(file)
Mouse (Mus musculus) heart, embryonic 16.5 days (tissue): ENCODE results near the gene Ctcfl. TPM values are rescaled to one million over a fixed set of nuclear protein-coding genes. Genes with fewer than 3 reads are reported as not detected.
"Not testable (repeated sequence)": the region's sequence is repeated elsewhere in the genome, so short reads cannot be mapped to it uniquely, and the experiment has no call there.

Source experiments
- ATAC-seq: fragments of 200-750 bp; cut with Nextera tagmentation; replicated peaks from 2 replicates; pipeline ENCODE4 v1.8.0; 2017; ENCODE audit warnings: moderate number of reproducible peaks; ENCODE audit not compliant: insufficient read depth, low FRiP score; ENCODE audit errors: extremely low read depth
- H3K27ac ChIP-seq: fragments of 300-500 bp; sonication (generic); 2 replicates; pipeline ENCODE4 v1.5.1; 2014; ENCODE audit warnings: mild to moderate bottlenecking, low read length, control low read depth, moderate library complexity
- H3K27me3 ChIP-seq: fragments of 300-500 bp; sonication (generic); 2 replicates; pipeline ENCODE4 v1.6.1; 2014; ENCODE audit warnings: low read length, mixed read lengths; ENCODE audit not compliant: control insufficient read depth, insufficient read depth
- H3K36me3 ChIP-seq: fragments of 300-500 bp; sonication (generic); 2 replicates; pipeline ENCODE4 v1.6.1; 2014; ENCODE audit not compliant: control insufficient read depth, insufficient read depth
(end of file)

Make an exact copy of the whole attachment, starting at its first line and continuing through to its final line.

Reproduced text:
Mouse (Mus musculus) heart, embryonic 16.5 days (tissue): ENCODE results near the gene Ctcfl. TPM values are rescaled to one million over a fixed set of nuclear protein-coding genes. Genes with fewer than 3 reads are reported as not detected.
"Not testable (repeated sequence)": the region's sequence is repeated elsewhere in the genome, so short reads cannot be mapped to it uniquely, and the experiment has no call there.

Source experiments
- ATAC-seq: fragments of 200-750 bp; cut with Nextera tagmentation; replicated peaks from 2 replicates; pipeline ENCODE4 v1.8.0; 2017; ENCODE audit warnings: moderate number of reproducible peaks; ENCODE audit not compliant: insufficient read depth, low FRiP score; ENCODE audit errors: extremely low read depth
- H3K27ac ChIP-seq: fragments of 300-500 bp; sonication (generic); 2 replicates; pipeline ENCODE4 v1.5.1; 2014; ENCODE audit warnings: mild to moderate bottlenecking, low read length, control low read depth, moderate library complexity
- H3K27me3 ChIP-seq: fragments of 300-500 bp; sonication (generic); 2 replicates; pipeline ENCODE4 v1.6.1; 2014; ENCODE audit warnings: low read length, mixed read lengths; ENCODE audit not compliant: control insufficient read depth, insufficient read depth
- H3K36me3 ChIP-seq: fragments of 300-500 bp; sonication (generic); 2 replicates; pipeline ENCODE4 v1.6.1; 2014; ENCODE audit not compliant: control insufficient read depth, insufficient read depth